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Texas, Florida Prisoners Face Risk of Increasingly Deadly Heat

Deadly heat is threatening the lives of the aging incarcerated population, who are trapped in increasingly hot and humid conditions as the climate emergency escalates, new research has found. People incarcerated in state-run facilities in Texas and Florida are the most exposed to dangerous conditions, reports the Guardian. Hazardous heat refers to the number of days a year when the indoor maximum wet bulb globe temperature exceeds 82F – the safe humid-heat threshold set by the U.S. National Institute for Occupational Safety and Health. In facilities where detainees were exposed to at least one hazardous day a year, the average number of hot-humid days jumped from 77 to 100 a year in four decades, according to the study in Nature Sustainability. “When temperatures rise, prisoners are sitting ducks, utterly powerless to protect themselves from lethal levels of heat and humidity. Building a prison without climate control is like building a prison without fire exits – it’s an invitation to disaster,” said David Fathi, director of the National Prison Project at the American Civil Liberties Union (ACLU).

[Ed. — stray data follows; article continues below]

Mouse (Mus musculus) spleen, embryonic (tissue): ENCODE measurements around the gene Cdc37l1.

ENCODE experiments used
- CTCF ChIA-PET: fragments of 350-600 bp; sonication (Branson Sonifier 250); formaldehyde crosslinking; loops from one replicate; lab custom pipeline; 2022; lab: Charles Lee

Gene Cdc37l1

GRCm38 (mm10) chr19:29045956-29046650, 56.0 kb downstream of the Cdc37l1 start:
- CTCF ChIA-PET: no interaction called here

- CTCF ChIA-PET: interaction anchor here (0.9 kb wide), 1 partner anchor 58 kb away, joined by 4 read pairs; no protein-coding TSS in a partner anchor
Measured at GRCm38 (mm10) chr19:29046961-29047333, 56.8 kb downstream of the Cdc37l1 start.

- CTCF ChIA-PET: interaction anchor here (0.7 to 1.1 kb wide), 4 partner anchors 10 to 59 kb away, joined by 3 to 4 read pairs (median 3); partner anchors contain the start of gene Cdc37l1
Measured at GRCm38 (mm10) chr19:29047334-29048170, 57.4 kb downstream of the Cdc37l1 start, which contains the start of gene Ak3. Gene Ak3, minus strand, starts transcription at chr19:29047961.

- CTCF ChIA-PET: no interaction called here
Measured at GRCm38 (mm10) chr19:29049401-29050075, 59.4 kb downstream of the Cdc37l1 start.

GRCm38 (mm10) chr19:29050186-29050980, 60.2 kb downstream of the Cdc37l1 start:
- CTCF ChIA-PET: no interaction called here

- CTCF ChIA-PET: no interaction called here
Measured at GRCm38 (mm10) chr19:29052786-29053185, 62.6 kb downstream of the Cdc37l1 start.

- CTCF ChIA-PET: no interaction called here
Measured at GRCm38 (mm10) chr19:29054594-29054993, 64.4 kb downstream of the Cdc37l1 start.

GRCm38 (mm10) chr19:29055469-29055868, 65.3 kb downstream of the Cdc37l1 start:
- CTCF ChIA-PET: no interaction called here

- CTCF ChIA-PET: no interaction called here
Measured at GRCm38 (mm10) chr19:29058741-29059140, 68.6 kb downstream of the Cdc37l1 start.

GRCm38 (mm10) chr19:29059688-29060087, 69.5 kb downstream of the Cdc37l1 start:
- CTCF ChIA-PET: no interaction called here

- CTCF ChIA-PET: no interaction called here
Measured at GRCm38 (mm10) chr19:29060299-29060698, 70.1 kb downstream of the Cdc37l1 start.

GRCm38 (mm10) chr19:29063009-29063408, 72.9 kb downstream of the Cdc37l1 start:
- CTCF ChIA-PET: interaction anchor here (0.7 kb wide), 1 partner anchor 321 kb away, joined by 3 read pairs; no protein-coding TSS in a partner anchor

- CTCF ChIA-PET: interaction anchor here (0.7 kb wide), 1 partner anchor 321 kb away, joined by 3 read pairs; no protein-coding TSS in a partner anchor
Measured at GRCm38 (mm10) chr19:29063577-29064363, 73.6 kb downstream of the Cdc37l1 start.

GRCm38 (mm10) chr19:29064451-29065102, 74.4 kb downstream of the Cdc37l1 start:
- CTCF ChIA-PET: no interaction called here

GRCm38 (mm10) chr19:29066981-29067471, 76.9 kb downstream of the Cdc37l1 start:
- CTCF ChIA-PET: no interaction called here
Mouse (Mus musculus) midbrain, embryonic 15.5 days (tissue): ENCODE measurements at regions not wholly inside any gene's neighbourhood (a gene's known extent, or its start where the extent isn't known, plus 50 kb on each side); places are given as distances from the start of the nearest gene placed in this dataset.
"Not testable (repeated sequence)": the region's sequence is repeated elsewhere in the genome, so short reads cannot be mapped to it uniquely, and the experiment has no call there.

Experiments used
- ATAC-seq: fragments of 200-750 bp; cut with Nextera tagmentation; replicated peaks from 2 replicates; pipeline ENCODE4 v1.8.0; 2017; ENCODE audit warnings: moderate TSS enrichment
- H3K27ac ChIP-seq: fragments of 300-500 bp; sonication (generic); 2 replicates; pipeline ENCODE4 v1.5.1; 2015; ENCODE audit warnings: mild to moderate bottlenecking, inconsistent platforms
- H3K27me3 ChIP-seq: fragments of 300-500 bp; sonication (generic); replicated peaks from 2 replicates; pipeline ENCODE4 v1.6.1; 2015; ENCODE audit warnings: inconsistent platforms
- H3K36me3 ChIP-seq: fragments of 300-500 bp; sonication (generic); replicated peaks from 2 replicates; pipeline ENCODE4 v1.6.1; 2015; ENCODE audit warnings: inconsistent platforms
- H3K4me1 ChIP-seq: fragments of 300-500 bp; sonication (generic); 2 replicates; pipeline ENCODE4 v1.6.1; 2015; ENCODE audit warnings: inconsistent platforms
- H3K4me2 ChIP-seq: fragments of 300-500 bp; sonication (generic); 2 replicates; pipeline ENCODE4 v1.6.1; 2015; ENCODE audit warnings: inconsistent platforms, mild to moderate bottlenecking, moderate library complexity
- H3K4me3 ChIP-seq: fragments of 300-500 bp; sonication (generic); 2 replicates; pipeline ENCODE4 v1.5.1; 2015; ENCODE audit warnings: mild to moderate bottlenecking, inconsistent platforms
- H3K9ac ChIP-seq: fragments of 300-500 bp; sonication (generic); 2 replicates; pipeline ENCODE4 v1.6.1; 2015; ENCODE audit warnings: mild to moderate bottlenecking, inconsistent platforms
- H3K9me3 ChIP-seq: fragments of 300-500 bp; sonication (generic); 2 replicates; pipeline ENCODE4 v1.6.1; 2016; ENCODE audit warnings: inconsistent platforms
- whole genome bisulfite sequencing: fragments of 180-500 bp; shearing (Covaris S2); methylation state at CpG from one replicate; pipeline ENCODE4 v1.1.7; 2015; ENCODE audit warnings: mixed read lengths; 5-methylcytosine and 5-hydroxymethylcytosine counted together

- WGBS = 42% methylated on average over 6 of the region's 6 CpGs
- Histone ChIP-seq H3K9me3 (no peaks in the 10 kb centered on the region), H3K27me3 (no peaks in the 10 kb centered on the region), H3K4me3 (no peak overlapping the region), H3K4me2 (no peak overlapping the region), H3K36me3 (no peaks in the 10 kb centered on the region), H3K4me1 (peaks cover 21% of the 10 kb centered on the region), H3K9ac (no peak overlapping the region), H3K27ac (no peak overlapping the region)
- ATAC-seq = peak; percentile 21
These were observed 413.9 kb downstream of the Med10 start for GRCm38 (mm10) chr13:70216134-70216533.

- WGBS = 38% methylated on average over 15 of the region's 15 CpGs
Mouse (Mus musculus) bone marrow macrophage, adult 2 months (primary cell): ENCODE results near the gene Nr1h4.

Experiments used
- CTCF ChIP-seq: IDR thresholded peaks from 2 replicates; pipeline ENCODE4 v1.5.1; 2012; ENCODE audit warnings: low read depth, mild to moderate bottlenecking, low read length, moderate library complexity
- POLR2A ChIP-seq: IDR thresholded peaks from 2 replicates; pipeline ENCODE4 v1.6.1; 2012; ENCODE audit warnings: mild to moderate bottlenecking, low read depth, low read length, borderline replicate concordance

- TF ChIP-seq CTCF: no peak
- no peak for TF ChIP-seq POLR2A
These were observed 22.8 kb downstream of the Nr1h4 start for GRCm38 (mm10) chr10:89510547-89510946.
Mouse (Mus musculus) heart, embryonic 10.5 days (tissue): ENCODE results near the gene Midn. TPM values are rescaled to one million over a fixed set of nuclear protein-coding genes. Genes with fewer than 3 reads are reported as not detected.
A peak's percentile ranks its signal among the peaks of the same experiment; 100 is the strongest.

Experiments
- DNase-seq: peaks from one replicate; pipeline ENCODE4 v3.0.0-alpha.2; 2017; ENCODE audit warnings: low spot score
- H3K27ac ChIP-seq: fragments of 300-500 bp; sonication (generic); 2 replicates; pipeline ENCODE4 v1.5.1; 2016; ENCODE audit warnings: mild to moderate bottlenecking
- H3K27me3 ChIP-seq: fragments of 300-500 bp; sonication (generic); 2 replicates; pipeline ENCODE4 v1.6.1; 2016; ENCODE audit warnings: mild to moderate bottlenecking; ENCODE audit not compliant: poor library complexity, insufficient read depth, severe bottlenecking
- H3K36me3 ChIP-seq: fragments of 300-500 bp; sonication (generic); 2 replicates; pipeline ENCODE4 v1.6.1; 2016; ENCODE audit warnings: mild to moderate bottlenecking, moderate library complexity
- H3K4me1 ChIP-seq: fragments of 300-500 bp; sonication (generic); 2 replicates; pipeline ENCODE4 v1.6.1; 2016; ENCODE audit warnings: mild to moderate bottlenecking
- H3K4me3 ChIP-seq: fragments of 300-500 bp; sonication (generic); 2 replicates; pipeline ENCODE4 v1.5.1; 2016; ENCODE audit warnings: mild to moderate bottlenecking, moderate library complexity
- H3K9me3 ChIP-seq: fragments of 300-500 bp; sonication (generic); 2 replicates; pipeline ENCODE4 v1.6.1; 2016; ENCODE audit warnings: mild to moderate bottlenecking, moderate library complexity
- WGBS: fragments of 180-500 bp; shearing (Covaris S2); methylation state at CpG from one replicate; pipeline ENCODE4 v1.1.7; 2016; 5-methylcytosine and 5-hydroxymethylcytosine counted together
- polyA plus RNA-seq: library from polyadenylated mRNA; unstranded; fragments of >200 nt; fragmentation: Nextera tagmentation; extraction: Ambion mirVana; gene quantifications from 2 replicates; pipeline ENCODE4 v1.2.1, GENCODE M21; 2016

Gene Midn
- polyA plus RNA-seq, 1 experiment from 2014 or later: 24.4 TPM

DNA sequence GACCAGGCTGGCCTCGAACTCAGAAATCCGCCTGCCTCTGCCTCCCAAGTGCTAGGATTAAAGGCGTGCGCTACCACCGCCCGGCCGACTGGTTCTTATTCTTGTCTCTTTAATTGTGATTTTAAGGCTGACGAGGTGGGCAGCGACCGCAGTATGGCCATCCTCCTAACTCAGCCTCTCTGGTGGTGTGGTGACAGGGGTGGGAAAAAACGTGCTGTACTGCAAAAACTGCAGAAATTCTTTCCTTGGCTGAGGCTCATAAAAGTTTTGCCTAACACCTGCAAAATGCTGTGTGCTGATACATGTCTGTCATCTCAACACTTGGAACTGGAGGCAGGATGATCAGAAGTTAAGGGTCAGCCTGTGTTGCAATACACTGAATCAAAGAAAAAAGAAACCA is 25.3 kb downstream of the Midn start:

The current threat to the incarcerated population risk is likely even greater than the analysis suggests given that the past three summers have been among the hottest on record. America’s incarcerated population is at high risk of health-related morbidity and mortality due to their physical confinement, age, high rates of chronic physical and mental illness, and a general lack of concern about their welfare by lawmakers. Researchers also found that detention facilities – jails, prisons, work camps, and migrant detention centers – are often built in the least hospitable places, where there is little cooling vegetation and communities have limited political power to resist. In addition, concrete structures trap heat, making them harder to cool including at night when the body cannot recuperate until the temperature drops to 80F. “Prisons and other detention facilities are located in disproportionately hotter places because the idea of incarcerated people suffering from heat fits the retribution and punishment ethos of the U.S. system,” said co-author Robbie Parks, assistant professor of Environmental Health Sciences at Columbia University.


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